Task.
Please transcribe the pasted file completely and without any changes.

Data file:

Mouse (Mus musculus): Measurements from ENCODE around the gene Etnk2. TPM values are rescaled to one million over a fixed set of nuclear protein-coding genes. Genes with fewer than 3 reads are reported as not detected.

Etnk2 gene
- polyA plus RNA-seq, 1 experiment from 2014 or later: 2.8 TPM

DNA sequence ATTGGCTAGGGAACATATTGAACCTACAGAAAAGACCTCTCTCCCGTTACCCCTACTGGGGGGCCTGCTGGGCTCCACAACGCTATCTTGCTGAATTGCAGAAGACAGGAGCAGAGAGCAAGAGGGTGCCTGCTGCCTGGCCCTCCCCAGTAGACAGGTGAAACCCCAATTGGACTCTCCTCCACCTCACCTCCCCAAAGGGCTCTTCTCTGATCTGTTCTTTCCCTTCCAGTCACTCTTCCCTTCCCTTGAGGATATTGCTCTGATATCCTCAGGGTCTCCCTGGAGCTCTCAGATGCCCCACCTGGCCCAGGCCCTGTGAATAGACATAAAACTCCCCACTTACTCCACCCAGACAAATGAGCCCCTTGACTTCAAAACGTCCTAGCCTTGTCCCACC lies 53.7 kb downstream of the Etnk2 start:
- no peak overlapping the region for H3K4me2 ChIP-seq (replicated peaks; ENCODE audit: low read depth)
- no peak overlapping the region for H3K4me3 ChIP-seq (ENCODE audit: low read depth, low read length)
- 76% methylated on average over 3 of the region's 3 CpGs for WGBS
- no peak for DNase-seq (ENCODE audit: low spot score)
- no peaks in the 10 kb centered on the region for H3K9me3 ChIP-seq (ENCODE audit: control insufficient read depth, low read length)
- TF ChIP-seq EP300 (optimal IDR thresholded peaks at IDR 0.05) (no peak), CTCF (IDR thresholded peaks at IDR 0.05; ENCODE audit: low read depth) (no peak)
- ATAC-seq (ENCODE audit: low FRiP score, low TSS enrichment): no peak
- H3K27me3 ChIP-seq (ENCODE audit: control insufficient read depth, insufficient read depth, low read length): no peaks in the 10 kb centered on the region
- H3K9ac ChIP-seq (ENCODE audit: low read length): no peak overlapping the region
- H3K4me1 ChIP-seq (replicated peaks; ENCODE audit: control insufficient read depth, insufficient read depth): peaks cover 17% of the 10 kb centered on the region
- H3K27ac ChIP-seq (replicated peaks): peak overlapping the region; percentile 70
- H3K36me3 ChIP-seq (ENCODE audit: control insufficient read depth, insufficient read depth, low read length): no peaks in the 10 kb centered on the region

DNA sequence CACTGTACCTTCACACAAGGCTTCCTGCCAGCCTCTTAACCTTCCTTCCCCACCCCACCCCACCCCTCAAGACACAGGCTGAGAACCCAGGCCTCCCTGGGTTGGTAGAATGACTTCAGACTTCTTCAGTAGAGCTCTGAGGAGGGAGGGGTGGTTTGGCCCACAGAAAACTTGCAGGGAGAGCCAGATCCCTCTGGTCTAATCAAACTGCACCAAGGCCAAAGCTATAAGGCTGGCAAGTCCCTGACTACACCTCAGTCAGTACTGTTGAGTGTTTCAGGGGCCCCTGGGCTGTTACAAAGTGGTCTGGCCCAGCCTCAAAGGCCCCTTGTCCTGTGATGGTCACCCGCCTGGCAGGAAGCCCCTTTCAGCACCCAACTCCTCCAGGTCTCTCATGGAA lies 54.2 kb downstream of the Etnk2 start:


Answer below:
Mouse (Mus musculus): Measurements from ENCODE around the gene Etnk2. TPM values are rescaled to one million over a fixed set of nuclear protein-coding genes. Genes with fewer than 3 reads are reported as not detected.

Etnk2 gene
- polyA plus RNA-seq, 1 experiment from 2014 or later: 2.8 TPM

DNA sequence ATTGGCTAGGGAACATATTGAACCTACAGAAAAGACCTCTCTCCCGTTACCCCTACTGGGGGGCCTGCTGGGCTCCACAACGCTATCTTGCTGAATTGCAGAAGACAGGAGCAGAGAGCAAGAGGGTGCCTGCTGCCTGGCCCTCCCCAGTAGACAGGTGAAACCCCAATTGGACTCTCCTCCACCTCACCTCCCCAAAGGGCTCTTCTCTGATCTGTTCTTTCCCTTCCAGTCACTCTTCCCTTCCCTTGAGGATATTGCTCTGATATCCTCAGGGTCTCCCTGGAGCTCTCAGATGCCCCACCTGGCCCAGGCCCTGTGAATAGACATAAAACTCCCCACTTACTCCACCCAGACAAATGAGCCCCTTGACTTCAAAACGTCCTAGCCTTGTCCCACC lies 53.7 kb downstream of the Etnk2 start:
- no peak overlapping the region for H3K4me2 ChIP-seq (replicated peaks; ENCODE audit: low read depth)
- no peak overlapping the region for H3K4me3 ChIP-seq (ENCODE audit: low read depth, low read length)
- 76% methylated on average over 3 of the region's 3 CpGs for WGBS
- no peak for DNase-seq (ENCODE audit: low spot score)
- no peaks in the 10 kb centered on the region for H3K9me3 ChIP-seq (ENCODE audit: control insufficient read depth, low read length)
- TF ChIP-seq EP300 (optimal IDR thresholded peaks at IDR 0.05) (no peak), CTCF (IDR thresholded peaks at IDR 0.05; ENCODE audit: low read depth) (no peak)
- ATAC-seq (ENCODE audit: low FRiP score, low TSS enrichment): no peak
- H3K27me3 ChIP-seq (ENCODE audit: control insufficient read depth, insufficient read depth, low read length): no peaks in the 10 kb centered on the region
- H3K9ac ChIP-seq (ENCODE audit: low read length): no peak overlapping the region
- H3K4me1 ChIP-seq (replicated peaks; ENCODE audit: control insufficient read depth, insufficient read depth): peaks cover 17% of the 10 kb centered on the region
- H3K27ac ChIP-seq (replicated peaks): peak overlapping the region; percentile 70
- H3K36me3 ChIP-seq (ENCODE audit: control insufficient read depth, insufficient read depth, low read length): no peaks in the 10 kb centered on the region

DNA sequence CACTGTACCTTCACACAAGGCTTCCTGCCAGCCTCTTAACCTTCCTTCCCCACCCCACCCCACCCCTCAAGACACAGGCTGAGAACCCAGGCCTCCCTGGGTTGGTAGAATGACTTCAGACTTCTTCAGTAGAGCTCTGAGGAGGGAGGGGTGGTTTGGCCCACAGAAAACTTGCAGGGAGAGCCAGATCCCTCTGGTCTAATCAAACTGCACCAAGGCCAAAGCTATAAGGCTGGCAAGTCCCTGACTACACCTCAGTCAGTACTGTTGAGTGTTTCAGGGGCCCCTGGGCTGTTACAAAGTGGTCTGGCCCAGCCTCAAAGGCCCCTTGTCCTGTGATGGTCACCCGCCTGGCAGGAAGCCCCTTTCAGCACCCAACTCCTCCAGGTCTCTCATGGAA lies 54.2 kb downstream of the Etnk2 start: